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S.S. Legacy Sailing Through History on the Rivers


By Ryan Downs, heritage leader, S.S. Legacy

Greetings from the S.S. Legacy! After searching for gold in Alaska, the month of September finds the S.S. Legacy crew plying the waters of the Great River of the West--the Columbia River. After leaving Portland on a beautiful sunny day, we traveled all the way up to Lewiston, to a place where Oregon, Idaho and Washington meet. It was a bit warm, but the speed of the jet boats we took through Hells Canyon, the deepest canyon in America (take that, Grand Canyon!), provided enough air to cool off.

Friday, we awoke tied up in beautiful, historic Astoria, Oregon. Astoria is a favorite town of mine, not just for its beauty, the calming mist and cloud cover (quite a difference from the scenic, desert- like Palouse country we had been in the day before!), and the smell of the sea; it is the stories that weave their way through the buildings and streets like a fog that surrounds us. The electric streetcar that you can ride for a dollar all the way downtown; the historic plaques that greet you every few steps, the Victorian sea captain mansions perched on the hill, as if looking for a ship to come over the river bar at the mouth of the Columbia. This city watches like a sentinel the comings and goings of cargo ships, pilot boats, Coast Guard cutters and Chinook Native canoes.


Lightships like this one have made it safer for mariners to enter the river from sea; this one is part of the Columbia River Maritime Museum, a tour included in our itinerary

This city has seen a lot--Clatsop Natives fishing the banks, the white sails of Captain Robert Gray’s ship, Columbia Rediviva, John Jacob Astor’s employees building a log fort, and the countless shipwrecks on the sandy bar at the entrance that has earned the name the “Graveyard of the Pacific.” Sailors since Gray and Vancouver’s visits in the 1790s have known the bar to be a sailor’s nightmare. One million cubic feet of water pour out of the Columbia River entrance per second, draining an area larger than the nation of France. Weather can turn ugly in minutes, fog can obscure hazards, and the depth changes constantly due to shifting sand on the bottom.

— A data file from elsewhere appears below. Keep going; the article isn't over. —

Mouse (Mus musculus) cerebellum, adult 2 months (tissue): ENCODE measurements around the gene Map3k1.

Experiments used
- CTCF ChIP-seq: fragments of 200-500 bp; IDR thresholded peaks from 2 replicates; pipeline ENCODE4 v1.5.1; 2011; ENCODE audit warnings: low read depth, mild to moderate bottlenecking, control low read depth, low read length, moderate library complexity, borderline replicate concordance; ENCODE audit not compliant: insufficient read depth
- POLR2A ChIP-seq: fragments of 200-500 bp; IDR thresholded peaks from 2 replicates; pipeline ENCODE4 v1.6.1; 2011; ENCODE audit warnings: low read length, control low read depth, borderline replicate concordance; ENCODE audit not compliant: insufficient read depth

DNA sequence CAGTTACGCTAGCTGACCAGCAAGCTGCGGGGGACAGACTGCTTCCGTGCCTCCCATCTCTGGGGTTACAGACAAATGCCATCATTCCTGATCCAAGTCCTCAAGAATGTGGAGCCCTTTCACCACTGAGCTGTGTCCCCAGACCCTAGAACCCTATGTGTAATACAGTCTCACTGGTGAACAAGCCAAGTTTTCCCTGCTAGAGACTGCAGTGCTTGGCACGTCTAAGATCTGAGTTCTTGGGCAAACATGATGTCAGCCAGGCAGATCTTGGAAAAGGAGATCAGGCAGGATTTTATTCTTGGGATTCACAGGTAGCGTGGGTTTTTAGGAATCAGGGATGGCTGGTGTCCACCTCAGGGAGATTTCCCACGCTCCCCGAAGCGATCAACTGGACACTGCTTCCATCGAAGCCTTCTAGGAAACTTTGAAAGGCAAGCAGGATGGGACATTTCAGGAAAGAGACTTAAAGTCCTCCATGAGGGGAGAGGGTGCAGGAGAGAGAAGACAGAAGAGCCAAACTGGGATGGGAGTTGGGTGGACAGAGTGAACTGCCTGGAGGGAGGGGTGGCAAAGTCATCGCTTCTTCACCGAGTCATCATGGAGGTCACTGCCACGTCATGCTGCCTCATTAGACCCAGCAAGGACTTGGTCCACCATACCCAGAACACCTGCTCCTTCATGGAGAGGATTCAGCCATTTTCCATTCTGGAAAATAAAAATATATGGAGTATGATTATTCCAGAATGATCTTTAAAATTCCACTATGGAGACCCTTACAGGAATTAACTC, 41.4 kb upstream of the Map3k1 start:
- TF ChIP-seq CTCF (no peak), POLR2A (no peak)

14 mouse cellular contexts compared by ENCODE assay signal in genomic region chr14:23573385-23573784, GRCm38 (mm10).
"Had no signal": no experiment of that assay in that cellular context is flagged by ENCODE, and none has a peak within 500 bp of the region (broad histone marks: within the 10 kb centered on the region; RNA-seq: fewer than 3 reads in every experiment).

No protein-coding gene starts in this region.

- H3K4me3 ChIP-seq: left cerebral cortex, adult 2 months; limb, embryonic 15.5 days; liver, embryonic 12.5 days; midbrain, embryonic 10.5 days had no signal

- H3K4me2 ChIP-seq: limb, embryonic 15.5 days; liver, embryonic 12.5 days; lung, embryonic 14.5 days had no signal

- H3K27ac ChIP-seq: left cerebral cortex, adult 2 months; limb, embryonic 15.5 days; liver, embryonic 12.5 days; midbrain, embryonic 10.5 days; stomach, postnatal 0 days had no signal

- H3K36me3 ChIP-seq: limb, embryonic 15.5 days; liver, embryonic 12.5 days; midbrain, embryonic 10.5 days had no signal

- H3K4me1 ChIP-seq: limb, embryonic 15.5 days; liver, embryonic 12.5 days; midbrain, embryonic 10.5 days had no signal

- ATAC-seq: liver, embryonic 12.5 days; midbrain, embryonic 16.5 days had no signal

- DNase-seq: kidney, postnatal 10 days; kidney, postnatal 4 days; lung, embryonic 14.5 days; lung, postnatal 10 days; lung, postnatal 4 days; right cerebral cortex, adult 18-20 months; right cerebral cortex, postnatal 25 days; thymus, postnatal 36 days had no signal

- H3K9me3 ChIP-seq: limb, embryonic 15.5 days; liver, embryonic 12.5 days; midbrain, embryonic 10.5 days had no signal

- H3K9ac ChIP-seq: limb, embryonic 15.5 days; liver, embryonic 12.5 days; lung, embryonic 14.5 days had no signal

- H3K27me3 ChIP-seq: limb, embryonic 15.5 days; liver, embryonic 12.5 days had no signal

Astoria museum

It’s no joke; bar of the Columbia has historically been a dangerous place

In Astoria, guests found Kenne Williams and Arika Gloud, two of our heritage guides, portraying two disgruntled Columbia River bar pilots, protesting for safer conditions. They passed around a petition, held up signs about unsafe working conditions, and tried to go on strike. I gently reminded these “pilots” that since the early 1900s efforts had been made to make the bar safer; jetties on the north and south side of the river, built in the nineteen-teens, Coast Guard rescue ships, lightships and navigational markers, and dredging of the channel, making a guaranteed depth of 48 feet. After some head scratching, they agreed that maybe the bar wasn’t as bad as it used to be…and they should get back to work.

Heritage guides

Arika Gloud and Kenne Williams, heritage guides, as Columbia River Bar Pilots on strike

It has been an exciting thing to see history come alive here on the rivers, and to see entertainment and education occur in the same breath. Cities like Astoria, vistas like Wallula gap, and museums like the Columbia Gorge Discovery Center have come together to form a story about the Columbia and Snake Rivers; a story about a highway of trade.

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